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How to Teach Your Kids About Money and Taxes

It is never too early to start teaching your children about money.  However, you may be wondering how to go about doing so.  This can then become overwhelming, especially when you look at everything that there is to teach them: earning, saving and spending money; paying taxes; and retirement. You may even wonder whether or not your children will even be able to learn all of this.

As you start to think about this you will certainly begin to find the answers that you need.  One such idea is to give 3 different mason jars to each of your children.  These mason jars are used to represent the different things about money. The first jar should be labeled “spend” as this is jar of money that your children will get to spend on anything that they want.  The second jar should be labeled “charity” and will not be used by everyone.  However, as parents it is still our duty to teach our children about giving money to those who are less fortunate than them so that they can make a difference.  You will not want to tell them right away about the small tax write-off that you can get from charitable contributions on tax returns.  The third jar should be labeled “savings” and should receive 25% (25 cents of every dollar) of the money.  This is a great jar because whenever it is combined with the “spend” jar your children will have the opportunity to purchase the bigger ticket items that you may refuse to purchase for them.  The fourth, and final, jar should be labeled “taxes” and receive the remaining 15% of the money. You can then put this money into the bank for your children to get back whenever they turn 18 and they are heading out into life.  Your children can consider this as their reward for “retiring” from childhood into adulthood.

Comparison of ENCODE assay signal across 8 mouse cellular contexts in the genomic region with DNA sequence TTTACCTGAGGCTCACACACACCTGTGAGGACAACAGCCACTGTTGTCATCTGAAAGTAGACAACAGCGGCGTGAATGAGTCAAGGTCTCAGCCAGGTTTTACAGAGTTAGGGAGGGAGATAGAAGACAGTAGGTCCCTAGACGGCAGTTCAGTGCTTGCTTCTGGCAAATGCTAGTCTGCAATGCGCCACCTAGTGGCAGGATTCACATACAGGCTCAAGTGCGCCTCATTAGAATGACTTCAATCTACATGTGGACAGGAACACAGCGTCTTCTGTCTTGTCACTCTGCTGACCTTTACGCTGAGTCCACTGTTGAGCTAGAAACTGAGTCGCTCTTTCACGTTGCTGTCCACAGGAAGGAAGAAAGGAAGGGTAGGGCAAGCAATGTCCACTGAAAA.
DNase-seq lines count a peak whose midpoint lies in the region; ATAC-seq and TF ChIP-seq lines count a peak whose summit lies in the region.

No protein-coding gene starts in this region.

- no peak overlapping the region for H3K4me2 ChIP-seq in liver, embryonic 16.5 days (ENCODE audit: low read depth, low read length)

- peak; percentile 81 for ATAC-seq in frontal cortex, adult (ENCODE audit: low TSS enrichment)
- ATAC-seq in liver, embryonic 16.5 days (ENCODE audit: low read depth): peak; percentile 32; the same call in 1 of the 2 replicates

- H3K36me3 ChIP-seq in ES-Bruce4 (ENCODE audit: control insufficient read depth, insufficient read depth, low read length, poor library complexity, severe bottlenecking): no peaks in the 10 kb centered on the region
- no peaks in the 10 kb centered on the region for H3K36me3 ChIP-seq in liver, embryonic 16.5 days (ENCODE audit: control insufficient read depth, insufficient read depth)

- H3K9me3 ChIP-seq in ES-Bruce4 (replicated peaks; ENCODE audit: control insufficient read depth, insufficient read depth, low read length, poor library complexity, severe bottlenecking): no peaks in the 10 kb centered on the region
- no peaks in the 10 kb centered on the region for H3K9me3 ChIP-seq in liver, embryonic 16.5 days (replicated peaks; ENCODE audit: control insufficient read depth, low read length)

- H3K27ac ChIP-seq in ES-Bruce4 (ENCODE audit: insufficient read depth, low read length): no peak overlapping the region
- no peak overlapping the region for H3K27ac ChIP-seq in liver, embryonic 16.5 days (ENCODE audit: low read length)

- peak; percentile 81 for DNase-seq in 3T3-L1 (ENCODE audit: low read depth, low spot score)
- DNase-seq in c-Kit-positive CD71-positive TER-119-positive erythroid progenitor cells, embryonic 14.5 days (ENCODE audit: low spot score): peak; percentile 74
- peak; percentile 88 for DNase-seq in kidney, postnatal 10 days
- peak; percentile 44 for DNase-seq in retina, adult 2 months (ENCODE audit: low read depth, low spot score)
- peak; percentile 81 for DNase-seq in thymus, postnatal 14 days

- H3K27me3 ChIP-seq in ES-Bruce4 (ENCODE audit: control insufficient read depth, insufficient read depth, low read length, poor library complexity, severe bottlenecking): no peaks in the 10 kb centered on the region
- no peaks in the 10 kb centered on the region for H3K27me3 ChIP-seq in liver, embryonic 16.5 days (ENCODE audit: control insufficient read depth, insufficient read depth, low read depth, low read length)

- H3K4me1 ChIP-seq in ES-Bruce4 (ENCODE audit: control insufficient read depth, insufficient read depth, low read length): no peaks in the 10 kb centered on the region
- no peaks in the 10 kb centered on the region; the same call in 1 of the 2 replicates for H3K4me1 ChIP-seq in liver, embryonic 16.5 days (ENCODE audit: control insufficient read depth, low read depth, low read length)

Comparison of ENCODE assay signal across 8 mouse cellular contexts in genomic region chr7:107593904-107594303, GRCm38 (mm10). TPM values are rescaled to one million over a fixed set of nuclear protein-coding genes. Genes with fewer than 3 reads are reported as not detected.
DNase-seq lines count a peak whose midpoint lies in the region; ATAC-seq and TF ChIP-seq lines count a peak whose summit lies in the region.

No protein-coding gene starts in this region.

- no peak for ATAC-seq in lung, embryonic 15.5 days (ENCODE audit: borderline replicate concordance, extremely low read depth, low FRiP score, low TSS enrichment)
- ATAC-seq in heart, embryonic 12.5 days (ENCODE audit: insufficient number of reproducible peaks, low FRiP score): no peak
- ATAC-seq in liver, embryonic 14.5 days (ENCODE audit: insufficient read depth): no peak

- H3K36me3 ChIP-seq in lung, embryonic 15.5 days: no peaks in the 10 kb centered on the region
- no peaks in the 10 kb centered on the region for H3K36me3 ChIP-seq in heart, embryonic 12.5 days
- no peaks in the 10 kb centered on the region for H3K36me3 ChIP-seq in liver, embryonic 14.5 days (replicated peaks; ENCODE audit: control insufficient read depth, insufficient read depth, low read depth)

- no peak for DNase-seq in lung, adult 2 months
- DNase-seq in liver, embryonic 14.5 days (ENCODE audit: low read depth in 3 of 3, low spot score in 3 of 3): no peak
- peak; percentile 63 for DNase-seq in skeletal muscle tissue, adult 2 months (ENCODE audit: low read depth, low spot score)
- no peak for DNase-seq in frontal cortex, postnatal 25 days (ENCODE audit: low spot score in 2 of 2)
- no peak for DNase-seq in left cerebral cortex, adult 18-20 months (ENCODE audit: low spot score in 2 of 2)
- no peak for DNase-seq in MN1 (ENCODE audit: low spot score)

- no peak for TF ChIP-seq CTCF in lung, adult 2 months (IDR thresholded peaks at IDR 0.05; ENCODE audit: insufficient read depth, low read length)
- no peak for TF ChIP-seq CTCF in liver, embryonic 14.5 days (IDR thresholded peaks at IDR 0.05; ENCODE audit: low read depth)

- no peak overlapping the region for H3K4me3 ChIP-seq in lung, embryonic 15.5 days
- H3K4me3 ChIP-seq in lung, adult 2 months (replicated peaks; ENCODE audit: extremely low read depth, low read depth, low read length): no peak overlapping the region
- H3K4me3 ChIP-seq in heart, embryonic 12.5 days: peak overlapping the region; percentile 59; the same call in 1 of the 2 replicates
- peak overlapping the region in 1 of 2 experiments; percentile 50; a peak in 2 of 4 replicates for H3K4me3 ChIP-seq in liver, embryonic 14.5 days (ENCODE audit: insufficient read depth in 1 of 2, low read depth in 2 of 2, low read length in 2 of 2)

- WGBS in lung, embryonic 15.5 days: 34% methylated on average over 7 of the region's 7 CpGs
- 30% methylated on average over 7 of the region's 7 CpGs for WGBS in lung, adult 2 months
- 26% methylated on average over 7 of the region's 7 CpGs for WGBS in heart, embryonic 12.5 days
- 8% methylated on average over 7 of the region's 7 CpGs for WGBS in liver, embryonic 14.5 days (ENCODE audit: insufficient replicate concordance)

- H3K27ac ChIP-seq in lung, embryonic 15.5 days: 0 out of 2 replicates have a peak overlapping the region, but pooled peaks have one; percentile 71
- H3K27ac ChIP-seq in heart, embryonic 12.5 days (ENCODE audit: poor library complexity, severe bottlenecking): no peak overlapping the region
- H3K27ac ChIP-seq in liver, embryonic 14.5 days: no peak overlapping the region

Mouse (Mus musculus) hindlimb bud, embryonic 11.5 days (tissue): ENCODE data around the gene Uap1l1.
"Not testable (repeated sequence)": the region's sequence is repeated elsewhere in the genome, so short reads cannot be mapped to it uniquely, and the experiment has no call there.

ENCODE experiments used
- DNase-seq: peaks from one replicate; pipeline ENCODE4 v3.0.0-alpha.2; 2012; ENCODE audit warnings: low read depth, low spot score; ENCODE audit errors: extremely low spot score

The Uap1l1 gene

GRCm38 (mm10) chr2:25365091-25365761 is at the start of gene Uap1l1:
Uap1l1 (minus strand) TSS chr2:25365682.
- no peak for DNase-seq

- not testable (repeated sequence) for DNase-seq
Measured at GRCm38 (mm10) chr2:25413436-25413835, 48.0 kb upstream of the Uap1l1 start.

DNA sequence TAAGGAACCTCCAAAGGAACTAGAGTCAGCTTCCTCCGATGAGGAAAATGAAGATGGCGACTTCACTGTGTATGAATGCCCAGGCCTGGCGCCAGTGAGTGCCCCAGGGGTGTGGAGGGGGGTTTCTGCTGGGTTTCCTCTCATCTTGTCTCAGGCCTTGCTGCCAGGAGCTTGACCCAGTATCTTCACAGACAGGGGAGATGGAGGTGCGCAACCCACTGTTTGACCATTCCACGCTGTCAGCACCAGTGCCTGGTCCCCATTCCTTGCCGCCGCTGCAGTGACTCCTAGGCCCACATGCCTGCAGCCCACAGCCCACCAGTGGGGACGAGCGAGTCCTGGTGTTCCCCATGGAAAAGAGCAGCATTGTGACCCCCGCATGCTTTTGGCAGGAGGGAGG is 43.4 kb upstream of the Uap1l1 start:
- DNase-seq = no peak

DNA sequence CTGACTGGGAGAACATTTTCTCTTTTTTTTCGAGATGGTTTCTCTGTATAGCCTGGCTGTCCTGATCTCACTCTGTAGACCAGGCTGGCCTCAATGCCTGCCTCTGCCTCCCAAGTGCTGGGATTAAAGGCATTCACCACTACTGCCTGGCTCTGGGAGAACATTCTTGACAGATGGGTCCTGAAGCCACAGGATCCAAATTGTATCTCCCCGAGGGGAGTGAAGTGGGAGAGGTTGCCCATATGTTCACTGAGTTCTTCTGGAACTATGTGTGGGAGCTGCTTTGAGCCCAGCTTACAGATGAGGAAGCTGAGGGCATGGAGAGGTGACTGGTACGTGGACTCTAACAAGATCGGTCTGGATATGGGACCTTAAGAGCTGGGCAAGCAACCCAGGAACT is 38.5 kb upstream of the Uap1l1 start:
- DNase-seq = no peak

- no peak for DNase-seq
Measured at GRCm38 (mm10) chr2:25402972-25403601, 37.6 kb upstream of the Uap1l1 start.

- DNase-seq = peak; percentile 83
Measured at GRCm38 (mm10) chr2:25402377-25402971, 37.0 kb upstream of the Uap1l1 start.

If you want to teach your children about credit, then you can act as their creditor.  This is for those times when your children want something but do not have enough money between their “spend” and “savings” jars to purchase the item themselves.  You can then purchase the item for them but charge them 1.5% interest.  It is wise to write this down on a note that is attached to your child’s “spend” jar so that they will not forget to pay you back.  Of course, an added benefit to doing this is that your children will not like owing you money and thus they will stop begging for things.

This system will give your children a head start on the notion of living within their means.  You may be surprised to find yourself watching your own spending habits a little closer as well.  If you still do not believe that this method could possibly work for teaching your children the hard facts of life, then give it a try and see for yourself.  In the end, you may just wind up surprising yourself.

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